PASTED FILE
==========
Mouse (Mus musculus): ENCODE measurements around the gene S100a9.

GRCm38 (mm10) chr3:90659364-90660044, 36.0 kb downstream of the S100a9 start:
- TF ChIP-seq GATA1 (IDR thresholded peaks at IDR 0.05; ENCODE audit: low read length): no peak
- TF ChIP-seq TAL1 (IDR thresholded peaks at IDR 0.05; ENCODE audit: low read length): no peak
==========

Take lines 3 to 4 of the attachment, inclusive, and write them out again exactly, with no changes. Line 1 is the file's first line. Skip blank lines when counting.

- TF ChIP-seq GATA1 (IDR thresholded peaks at IDR 0.05; ENCODE audit: low read length): no peak
- TF ChIP-seq TAL1 (IDR thresholded peaks at IDR 0.05; ENCODE audit: low read length): no peak